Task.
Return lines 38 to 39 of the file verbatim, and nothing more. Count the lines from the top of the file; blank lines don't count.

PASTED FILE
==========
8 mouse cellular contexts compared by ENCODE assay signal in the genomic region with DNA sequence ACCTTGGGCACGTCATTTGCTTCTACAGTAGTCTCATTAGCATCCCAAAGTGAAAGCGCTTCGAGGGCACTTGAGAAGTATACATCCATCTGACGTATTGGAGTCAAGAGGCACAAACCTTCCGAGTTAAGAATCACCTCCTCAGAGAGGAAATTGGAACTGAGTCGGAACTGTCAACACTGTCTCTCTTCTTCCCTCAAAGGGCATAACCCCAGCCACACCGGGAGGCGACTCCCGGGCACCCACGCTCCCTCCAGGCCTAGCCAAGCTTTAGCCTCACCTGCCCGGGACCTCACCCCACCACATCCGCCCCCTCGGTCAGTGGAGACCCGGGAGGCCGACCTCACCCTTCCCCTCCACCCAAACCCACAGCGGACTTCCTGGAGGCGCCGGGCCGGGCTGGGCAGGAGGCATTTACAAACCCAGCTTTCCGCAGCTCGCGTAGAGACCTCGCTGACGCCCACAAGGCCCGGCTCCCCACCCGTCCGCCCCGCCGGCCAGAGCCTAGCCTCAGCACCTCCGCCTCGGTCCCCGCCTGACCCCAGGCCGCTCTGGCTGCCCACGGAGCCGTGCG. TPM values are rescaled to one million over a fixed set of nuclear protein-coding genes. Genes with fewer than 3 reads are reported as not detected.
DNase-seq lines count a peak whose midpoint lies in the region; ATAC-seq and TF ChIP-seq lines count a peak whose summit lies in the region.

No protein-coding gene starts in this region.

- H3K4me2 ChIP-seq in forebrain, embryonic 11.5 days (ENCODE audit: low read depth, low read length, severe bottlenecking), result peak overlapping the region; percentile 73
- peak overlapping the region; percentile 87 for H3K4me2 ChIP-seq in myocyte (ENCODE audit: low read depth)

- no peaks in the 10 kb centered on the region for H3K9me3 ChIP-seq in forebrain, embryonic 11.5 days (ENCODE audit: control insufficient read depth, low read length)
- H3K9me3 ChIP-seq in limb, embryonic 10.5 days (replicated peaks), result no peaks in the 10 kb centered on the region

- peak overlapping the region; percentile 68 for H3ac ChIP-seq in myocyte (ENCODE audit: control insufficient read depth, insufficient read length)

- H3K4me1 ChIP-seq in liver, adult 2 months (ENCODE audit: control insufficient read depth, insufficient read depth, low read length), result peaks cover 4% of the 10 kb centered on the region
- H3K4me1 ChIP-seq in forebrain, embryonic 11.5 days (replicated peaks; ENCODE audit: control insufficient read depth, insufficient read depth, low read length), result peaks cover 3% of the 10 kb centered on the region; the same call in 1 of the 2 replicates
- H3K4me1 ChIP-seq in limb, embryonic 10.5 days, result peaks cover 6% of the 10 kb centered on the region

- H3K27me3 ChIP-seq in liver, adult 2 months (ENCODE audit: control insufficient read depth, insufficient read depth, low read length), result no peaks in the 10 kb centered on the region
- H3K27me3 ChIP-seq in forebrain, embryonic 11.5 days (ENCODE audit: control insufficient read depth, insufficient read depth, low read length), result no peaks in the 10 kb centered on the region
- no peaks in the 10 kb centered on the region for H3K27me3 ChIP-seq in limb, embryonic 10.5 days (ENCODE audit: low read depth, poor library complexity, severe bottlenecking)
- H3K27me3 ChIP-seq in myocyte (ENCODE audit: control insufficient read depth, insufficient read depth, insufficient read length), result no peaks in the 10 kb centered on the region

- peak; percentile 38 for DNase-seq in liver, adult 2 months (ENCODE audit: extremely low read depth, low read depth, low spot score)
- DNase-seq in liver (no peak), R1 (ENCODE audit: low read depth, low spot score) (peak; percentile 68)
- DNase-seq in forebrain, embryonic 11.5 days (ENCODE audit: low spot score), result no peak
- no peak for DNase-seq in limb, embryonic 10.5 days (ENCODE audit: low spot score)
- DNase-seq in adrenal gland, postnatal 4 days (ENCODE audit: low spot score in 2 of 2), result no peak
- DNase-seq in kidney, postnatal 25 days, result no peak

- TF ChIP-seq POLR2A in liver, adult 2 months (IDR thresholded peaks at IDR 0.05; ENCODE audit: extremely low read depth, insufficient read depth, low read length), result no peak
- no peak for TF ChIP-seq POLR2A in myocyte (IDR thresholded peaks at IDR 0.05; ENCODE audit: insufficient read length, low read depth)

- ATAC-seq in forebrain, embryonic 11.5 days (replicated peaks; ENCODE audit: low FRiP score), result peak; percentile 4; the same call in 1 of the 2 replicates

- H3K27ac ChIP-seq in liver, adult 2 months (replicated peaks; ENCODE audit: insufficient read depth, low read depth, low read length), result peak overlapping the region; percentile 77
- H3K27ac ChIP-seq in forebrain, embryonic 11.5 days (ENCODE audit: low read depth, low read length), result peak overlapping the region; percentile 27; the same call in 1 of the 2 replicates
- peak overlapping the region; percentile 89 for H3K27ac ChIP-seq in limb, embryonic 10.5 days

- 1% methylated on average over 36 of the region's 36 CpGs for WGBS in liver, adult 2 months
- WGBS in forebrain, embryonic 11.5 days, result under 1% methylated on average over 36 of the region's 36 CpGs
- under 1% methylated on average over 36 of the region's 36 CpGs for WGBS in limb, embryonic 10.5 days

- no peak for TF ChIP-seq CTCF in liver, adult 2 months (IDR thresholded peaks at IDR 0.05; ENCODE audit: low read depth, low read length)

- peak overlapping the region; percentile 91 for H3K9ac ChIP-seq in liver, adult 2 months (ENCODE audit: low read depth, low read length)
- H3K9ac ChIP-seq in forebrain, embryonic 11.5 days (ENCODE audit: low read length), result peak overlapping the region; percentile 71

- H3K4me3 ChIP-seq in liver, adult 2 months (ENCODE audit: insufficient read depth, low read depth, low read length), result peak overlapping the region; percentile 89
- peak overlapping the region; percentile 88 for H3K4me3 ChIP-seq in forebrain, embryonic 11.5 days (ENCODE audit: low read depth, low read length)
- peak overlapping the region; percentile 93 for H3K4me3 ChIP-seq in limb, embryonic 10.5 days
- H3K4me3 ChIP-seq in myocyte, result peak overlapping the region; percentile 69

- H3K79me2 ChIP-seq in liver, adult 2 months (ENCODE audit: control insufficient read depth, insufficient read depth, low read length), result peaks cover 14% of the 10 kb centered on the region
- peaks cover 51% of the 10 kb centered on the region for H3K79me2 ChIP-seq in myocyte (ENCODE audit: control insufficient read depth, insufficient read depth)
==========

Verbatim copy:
- H3K79me2 ChIP-seq in liver, adult 2 months (ENCODE audit: control insufficient read depth, insufficient read depth, low read length), result peaks cover 14% of the 10 kb centered on the region
- peaks cover 51% of the 10 kb centered on the region for H3K79me2 ChIP-seq in myocyte (ENCODE audit: control insufficient read depth, insufficient read depth)